Of course, taking breaks is often easier said than done, especially when it comes to social media. After a mass shooting, you may find yourself “doomscrolling” through content related to the tragedy, feeling stressed and upset but still unable to look away.

Doomscrolling can happen for a few reasons:

Algorithms

Platforms like Tiktok and Twitter are designed to keep you perpetually scrolling through content so you stay on their app. If unwanted emotions like fear and anger keep you clicking, the algorithm will only keep feeding you more emotionally charged content.

Try this

You can temporarily cleanse your timeline of upsetting posts by filtering out hashtags like #gunviolence and #massshooting.

This tells the app not to show you posts with those tags. If someone doesn’t tag a post, it may show up, but the filter should catch most of them.

Anxiety

Doomscrolling can be a form of hypervigilance. You may search through shooting-related posts to gauge how big the threat is and how much danger you’re in. While scrolling can make you feel prepared, staring at your phone for an hour probably won’t do much to make you tangibly safer.

Instead, try putting down your phone and ground yourself by observing the world around you. Take note of things like:

  • ambient noise
  • the smell in the air
  • the texture of the ground under your feet

It can also help to remind yourself that you’re safe. The shooting has already happened elsewhere, so you’re not in any immediate danger.

Peer pressure

On social media, many people treat silence as a statement in itself. You may worry that if you fail to comment on a particular shooting, you’ll appear to lack compassion for the victims. You may also feel you have a civic duty to stay informed on each and every update.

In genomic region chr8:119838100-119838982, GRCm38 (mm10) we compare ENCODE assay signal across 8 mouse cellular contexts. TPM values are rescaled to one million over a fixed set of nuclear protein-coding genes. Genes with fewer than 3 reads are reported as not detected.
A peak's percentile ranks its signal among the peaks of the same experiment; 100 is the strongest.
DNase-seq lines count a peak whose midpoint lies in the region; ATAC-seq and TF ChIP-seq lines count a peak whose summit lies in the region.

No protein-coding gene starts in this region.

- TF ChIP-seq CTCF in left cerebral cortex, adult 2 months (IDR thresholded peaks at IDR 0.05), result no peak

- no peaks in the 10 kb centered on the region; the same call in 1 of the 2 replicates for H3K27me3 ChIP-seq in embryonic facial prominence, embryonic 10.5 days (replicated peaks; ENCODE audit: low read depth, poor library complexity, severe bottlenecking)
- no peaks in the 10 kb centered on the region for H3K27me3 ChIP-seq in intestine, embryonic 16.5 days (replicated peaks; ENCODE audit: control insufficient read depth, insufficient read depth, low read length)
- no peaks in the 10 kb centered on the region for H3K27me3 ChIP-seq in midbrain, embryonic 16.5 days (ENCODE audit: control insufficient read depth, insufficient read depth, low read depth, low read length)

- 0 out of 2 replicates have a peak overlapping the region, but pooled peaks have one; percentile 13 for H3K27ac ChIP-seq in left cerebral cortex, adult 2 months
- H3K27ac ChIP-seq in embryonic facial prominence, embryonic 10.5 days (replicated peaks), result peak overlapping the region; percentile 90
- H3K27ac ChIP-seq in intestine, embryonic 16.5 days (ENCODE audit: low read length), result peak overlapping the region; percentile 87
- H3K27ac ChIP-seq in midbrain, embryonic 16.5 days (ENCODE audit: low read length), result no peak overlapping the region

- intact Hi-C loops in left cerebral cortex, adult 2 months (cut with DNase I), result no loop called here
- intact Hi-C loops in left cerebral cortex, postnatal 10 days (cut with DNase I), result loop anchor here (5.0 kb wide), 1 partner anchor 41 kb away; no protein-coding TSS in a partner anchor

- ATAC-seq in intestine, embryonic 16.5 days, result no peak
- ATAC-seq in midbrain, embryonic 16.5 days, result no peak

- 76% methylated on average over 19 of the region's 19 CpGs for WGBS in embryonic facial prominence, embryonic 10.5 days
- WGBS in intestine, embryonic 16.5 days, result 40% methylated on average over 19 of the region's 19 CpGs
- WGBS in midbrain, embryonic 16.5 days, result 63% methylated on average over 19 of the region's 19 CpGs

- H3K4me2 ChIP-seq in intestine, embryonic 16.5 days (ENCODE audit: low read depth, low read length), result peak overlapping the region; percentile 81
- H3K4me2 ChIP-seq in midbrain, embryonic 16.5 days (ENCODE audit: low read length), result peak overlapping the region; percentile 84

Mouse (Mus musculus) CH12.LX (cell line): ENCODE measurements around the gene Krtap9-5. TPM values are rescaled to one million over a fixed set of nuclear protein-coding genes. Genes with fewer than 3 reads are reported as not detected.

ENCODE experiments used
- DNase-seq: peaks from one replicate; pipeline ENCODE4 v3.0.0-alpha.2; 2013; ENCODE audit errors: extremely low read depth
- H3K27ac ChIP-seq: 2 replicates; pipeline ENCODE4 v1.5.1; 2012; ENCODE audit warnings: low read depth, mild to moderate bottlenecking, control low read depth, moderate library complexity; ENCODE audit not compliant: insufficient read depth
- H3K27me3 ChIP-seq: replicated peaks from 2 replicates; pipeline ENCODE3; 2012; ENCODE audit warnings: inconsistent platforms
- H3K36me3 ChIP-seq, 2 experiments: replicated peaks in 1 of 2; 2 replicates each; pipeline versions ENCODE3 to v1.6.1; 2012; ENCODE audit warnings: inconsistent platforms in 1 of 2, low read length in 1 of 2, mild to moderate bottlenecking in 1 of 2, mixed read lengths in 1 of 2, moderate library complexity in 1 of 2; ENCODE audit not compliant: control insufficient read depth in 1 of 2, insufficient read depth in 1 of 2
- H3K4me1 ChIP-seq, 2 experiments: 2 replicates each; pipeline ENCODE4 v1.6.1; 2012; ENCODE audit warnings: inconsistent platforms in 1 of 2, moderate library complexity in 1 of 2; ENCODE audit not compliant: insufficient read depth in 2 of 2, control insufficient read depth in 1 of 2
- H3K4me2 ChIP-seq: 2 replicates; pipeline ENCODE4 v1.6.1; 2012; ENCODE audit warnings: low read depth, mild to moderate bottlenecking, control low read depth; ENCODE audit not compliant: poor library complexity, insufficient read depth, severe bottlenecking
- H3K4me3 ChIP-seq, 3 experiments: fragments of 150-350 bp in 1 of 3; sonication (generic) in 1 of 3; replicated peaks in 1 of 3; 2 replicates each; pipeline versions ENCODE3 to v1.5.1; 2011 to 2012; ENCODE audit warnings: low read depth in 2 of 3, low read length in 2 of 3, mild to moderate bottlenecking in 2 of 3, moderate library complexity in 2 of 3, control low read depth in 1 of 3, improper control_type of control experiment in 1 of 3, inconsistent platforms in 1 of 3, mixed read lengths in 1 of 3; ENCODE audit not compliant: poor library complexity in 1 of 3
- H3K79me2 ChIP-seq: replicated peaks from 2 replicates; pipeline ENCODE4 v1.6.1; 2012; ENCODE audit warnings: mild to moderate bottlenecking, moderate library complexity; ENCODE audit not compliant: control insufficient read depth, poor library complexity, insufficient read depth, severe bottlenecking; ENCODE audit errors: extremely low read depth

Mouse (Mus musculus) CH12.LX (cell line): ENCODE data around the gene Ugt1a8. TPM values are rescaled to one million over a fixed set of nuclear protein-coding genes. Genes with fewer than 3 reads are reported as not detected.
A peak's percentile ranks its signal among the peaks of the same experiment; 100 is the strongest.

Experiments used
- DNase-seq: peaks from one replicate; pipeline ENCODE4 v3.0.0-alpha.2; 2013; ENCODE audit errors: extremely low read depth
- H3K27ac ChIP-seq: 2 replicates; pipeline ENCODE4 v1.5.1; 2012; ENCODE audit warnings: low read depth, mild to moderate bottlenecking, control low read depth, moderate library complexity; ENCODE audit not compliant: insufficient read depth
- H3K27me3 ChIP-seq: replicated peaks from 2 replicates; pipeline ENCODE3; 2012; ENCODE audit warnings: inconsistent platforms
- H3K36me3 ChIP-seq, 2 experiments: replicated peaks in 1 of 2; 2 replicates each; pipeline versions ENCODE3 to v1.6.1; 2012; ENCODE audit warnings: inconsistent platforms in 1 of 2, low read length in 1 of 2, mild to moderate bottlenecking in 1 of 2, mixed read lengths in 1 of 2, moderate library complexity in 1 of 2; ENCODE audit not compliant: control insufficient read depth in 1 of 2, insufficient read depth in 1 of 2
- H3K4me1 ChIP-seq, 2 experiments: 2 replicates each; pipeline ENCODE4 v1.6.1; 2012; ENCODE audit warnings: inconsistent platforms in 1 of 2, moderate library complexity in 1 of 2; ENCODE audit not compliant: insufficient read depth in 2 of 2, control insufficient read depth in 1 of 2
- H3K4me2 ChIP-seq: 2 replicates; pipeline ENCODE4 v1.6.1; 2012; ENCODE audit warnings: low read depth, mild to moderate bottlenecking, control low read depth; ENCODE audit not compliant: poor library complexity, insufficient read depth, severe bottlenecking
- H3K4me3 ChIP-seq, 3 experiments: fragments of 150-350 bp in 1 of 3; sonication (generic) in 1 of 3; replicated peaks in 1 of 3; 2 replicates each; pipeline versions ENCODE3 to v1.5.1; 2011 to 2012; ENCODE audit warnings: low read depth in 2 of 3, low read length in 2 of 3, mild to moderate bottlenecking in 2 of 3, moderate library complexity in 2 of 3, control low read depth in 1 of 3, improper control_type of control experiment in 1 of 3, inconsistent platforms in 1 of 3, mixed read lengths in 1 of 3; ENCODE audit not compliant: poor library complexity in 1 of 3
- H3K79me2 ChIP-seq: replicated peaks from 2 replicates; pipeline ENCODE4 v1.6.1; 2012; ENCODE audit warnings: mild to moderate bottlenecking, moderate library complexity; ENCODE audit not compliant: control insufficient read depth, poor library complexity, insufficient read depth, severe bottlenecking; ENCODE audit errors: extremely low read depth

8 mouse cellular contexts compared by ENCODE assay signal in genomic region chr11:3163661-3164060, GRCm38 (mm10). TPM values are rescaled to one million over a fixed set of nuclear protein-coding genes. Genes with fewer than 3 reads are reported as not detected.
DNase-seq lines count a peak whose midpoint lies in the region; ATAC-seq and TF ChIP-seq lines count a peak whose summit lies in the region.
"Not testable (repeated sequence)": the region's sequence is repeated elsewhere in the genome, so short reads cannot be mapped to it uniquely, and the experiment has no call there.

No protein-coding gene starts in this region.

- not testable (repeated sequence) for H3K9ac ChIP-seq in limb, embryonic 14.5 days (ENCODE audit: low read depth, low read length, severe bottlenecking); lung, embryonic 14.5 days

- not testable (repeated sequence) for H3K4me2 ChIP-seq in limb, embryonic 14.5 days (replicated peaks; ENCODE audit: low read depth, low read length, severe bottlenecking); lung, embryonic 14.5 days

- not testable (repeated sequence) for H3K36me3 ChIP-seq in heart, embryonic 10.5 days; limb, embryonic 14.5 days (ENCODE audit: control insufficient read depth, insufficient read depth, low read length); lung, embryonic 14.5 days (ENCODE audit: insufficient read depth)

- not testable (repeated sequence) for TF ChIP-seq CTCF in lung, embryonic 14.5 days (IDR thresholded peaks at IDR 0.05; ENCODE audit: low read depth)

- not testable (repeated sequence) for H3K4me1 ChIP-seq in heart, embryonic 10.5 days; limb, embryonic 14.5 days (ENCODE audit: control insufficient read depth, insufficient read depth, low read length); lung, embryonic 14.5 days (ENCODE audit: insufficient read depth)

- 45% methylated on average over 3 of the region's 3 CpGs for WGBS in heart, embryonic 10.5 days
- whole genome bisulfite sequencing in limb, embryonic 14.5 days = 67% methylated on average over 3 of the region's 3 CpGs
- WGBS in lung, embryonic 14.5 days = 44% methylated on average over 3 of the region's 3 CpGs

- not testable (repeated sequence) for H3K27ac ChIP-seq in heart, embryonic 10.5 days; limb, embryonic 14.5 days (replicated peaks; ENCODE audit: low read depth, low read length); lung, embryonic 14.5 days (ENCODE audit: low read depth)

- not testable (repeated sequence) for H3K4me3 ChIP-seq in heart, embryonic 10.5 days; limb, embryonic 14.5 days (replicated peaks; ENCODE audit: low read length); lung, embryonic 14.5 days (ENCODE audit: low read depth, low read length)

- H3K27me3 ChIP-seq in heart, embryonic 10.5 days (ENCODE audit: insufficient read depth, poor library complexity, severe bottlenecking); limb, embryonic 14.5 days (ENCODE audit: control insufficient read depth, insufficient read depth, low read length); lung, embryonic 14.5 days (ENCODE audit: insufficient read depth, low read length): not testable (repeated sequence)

But remember, you don’t owe your followers (or anyone at all) a live performance of your pain and distress. If you find the news too upsetting to keep up with, tell people you’re taking a break (and why, if you like). Most people will understand.

Those who criticize you may simply want an outlet to ease their own worry and distress. Even so, you’re under no obligation to read or respond to their remarks.

After a mass shooting, a lot of information can come out at once, but not everything you read is necessarily true. In fact, it’s fairly common for online trolls to pose as local witnesses and spread rumors. Sometimes, these rumors attack a specific person or group of people.

For example, after the Uvalde shooting, a false rumor originating from the message board 4chan suggested the shooter was a transgender person. The conspiracy spread quickly and even reached Congressman Paul Gosar’s Twitter feed before fact-checkers caught up with the hoax and debunked it.

Trolls often design their posts to get attention by making them as upsetting as possible. If a post has the perfect recipe of outrageous language to get your blood pumping, that’s a cue to press the pause button. Before you let yourself get emotionally worked up, take a minute to make sure the claims are actually true.

A few signs you’ve encountered a troll post:

  • The original account got banned or deleted shortly after making the post.
  • The original account has very few followers. The followers they do have share each other’s posts and no one else’s.
  • The post is vague about where its information came from.
  • The post uses memes popular among hate groups, such as Pepe the Frog.

Mass shootings often prompt a lot of debate online about topics like gun control, mental health, and policing. These arguments can range from tense disagreements to outright digital warfare.

Needless to say, you’ll do your mental and emotional well-being a favor by sticking to the more civil corners of debate. “Civil,” in this case, refers to discussions where those involved trade ideas rather than insults.

  • “We need to f***ing pass X law already” could be considered a civil line even though it contains a cuss word. That’s because you’re commenting on a specific policy, not a person.